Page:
Cover-to-cover reproductions of 1,000+ US newspapers in PDF. Restrict searches to dates/eras, article types (news & opinion, election returns, letters, poetry/songs, legislative, prices, advertisements, matrimony & death notices), region/state, and newspaper name. Based on 5 series of American Newspapers, portions of which are available in microcard.
The database includes African American Newspapers 1827-1998 with full page images from 270 newspapers published in 36 states, including rare and historically significant 19th-century titles that are full-text searchable. Individual pages or entire issues can be downloaded as PDFs. This archival collection offers insights into African-American history, culture, daily life, and attitudes and like many newspapers, provides articles on all subject areas.
Note: The America's Historical Newspapers databases have been created from microfilm using OCR (Optical Character Recognition) technology to digitize the content. Each page is produced in a manner that provides the highest quality possible image from the microfilm. This includes de-skewing and cropping every page image.
As you are searching, keep in mind that newspapers are among the most difficult type of content to digitize because of the wide variety of constantly changing type faces, font sizes, ink quality, article format and more. The older the newspaper, the more challenging this process becomes. OCR works by recognizing shapes on a white background, and by matching those shapes with known letter shapes that are stored in the computer's memory. In some cases, especially in the case of old newspapers, the letters "bleed" into each other, making the shapes unrecognizable or mistakenly interpreted as other letters by the computer. Any problems on the page, such as inkblots, speckles, poor type quality, fading, folds, wrinkles, tears or discoloration of the original paper page, can interfere with the OCR process. When the computer cannot recognize or misinterprets some of the letter shapes on the page this can result in false hits for the researcher and mistakes in keyword highlighting in the results sets.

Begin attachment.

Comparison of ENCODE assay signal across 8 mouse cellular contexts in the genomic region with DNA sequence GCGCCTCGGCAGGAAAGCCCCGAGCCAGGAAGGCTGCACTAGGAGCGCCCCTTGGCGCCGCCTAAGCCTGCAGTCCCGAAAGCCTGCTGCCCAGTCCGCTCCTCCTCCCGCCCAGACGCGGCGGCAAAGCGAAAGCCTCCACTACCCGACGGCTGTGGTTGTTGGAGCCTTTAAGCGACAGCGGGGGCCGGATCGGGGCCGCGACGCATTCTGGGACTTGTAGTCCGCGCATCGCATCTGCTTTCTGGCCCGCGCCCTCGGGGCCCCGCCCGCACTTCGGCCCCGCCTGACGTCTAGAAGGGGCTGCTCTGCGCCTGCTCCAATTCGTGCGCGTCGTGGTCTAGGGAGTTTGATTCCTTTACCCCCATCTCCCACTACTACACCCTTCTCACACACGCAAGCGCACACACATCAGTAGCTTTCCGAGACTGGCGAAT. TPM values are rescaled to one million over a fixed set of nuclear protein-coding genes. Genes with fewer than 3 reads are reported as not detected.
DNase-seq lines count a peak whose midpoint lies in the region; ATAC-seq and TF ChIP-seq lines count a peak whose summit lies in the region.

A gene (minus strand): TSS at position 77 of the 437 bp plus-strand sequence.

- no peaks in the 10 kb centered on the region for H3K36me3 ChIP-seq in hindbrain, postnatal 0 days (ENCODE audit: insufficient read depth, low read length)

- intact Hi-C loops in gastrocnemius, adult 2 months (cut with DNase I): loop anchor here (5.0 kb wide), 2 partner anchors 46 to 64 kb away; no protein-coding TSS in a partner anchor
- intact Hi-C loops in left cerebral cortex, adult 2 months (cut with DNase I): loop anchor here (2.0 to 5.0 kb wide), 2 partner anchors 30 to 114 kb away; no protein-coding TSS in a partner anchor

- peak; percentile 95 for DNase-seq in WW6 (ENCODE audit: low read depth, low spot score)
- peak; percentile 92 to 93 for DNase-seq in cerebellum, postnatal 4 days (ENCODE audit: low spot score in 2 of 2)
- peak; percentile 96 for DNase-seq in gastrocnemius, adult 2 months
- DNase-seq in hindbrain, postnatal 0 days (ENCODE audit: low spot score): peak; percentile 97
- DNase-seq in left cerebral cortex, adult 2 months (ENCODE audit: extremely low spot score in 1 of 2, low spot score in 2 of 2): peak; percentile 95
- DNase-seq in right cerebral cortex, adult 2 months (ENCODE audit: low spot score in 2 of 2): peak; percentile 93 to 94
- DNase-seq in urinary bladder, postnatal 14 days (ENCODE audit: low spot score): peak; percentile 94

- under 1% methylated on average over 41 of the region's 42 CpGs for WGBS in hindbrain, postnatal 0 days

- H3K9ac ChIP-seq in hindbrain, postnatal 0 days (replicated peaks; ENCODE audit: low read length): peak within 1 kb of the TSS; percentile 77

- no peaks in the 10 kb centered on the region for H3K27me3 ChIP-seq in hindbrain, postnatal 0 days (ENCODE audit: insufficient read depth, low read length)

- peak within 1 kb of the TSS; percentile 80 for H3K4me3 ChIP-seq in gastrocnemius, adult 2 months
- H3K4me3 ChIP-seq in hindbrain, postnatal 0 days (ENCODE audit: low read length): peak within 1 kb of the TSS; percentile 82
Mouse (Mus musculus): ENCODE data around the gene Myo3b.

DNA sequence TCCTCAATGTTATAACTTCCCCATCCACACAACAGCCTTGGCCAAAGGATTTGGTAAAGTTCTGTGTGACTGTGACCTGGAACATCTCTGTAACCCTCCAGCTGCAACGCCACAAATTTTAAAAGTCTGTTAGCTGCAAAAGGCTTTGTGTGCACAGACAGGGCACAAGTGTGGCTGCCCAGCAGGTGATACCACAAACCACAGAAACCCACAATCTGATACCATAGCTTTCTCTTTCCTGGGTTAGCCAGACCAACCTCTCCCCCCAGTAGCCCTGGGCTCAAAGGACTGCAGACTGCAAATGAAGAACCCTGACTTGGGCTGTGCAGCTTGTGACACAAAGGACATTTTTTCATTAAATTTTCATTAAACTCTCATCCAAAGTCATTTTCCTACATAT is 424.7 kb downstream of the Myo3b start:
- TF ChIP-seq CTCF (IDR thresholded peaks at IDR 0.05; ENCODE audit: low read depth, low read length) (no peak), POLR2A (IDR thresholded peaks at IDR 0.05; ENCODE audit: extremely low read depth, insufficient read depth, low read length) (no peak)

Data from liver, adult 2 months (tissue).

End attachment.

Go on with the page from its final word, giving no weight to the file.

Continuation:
A few of the most commonly misinterpreted characters are a, o, e, r, i, and n. Researchers can often minimize the problems caused by these misinterpreted characters in OCR databases by using wildcard searches. Wildcard searches enable users to allow for unlikely variations in spelling that might be caused by the OCR process. In America's Historical Newspapers, a single-character wildcard is a question mark and a multi-character (allow for up to 5 characters) wildcard is an asterisk.
For example, a search that included the term majesty might yield a broader result if you use wildcards for the most commonly misinterpreted characters, as follows: m?j?sty. You might even want to try something like this: m?j?sty or m?j?fty, since many of the older newspapers used the old-fashioned elongated s character, which can sometimes be interpreted as an f. You can also use the multi-character wildcard to account for variations in spelling and possible misinterpretation of certain characters. For example, you search for St*nbock, instead of limiting your results to Steinbock.
September 13, 2010